Sharp economic downturns, such as the one unfolding in Argentina, can sometimes create openings, especially in politics when an outsider promises disruption.
That helps explain the upset victory of Javier Milei, a first-term legislator from a fringe, far-right political coalition, in a presidential primary last week in Latin America’s third-largest economy. Many voters are fed up with a political elite that reigns over 113% inflation, a collapsed peso, and mass poverty. Mr. Milei pledges to cut government spending, dismantle the central bank, and eliminate half of the federal agencies, including education and health, if elected in October.
His policies may have limited appeal, pollsters say. The reason could lie in how ordinary Argentines have responded to decades of economic mismanagement and corruption. They have formed bonds of community. “We’re all trying to float,” Marina Furlanetto, a gallery owner in Buenos Aires, told Here Magazine. “It’s not a competitive struggle.”
The cohesive strength of local communities resides in the cultivation of mental defenses against despair and cynicism – such as trust, creativity, and the shared good of self-reliance. Those qualities characterize a culture of entrepreneurship that has endured despite the downward economic trends.
In Buenos Aires, for example, a business incubator supports nearly 300 startups, anchoring Argentina as a fast-growing global hub for financial technology services. One of those companies, Ualá, reached a value in excess of $1 billion before listing publicly. Some 20% of such “unicorns” in Latin America are from Argentina.
During a 12-month period from mid-2020 to 2021, while the country defaulted on its international loans and the economy shrank, investment in startups grew more than fivefold. Overall, the value of Argentina’s entrepreneurial activity jumped by 164% from 2020 to 2022 compared with the previous two-year interval.
Changes in tax law helped support that growth. But investment bankers and business developers say the real source of resilience is individual and shared persistence. “A distinctive feature of entrepreneurs in Argentina is adapting to change,” Julián Gurfinkiel, founder of a flight comparison website, told the investment bank BBVA Spark. “The country’s rules and economic climate train entrepreneurs to act more quickly in the face of adversity.”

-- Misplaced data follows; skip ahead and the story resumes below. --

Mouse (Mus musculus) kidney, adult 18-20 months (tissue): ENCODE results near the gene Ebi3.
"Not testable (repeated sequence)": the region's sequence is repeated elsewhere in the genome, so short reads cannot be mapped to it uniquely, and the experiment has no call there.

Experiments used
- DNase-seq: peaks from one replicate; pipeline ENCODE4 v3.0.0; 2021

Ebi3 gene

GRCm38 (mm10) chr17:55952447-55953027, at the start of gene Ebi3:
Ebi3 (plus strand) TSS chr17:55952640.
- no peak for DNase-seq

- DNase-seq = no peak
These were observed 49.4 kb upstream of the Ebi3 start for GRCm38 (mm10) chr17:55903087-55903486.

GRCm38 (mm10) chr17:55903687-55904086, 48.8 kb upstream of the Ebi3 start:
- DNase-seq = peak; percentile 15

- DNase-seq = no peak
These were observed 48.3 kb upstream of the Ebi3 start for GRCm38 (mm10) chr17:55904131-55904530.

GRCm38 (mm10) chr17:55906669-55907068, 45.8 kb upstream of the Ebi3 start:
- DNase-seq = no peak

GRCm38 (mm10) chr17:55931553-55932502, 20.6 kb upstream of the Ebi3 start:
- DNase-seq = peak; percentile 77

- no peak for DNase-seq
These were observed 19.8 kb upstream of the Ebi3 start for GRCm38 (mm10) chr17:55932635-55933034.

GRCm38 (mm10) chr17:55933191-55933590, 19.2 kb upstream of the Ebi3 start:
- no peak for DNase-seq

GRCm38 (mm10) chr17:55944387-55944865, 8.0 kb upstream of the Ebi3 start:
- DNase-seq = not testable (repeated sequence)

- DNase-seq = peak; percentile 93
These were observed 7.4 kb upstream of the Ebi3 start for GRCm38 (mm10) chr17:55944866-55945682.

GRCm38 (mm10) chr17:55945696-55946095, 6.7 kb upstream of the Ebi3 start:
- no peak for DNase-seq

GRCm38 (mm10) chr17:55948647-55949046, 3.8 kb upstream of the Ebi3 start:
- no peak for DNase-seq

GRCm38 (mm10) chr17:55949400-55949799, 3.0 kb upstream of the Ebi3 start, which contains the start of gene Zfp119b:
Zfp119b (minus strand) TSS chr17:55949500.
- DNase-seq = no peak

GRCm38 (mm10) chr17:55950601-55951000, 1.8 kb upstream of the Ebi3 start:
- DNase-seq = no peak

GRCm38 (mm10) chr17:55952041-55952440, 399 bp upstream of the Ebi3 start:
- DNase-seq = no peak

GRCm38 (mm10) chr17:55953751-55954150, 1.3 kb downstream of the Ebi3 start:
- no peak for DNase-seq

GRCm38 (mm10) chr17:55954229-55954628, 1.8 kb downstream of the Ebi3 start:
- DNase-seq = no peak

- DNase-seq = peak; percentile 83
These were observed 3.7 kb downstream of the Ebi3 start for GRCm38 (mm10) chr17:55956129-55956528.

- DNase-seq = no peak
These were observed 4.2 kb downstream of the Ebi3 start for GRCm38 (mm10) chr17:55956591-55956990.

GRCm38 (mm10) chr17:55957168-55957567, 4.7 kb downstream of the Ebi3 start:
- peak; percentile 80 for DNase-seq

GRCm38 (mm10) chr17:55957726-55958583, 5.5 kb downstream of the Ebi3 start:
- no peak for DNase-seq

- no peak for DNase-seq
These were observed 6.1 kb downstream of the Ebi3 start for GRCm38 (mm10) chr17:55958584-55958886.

Lately, an emerging class of Generation Z business creators is adding its own sense of shepherding the common good by starting companies and changing consumer patterns. Their moves reflect frugality, social and environmental transparency, and a strong defense of intellectual property rights.
One such entrepreneur is Tomás Machuca. Raised in a poor neighborhood in the city of Rosario, he made a pair of shinguards for himself out of plastic bottle caps as a teenager – and then built a company. He now supplies hundreds of neighborhood and professional clubs and gives away one pair of shinguards for every one he sells.
Mr. Machuca’s ideas on business capture something larger about Argentina’s economic resilience. “We can allow ourselves to dream big no matter where we come from and how we are pointed out from the outside, regardless of social class and economic level one has,” he told the Endeavor network, an Argentinian incubator. “Don’t look for the best answers, but find the best questions.”
The secret to Argentina’s renewal resides in a disposition among its citizens to build things up rather than tear things down. A disrupter in politics may merely reflect the creative disruption by people reinventing their economy.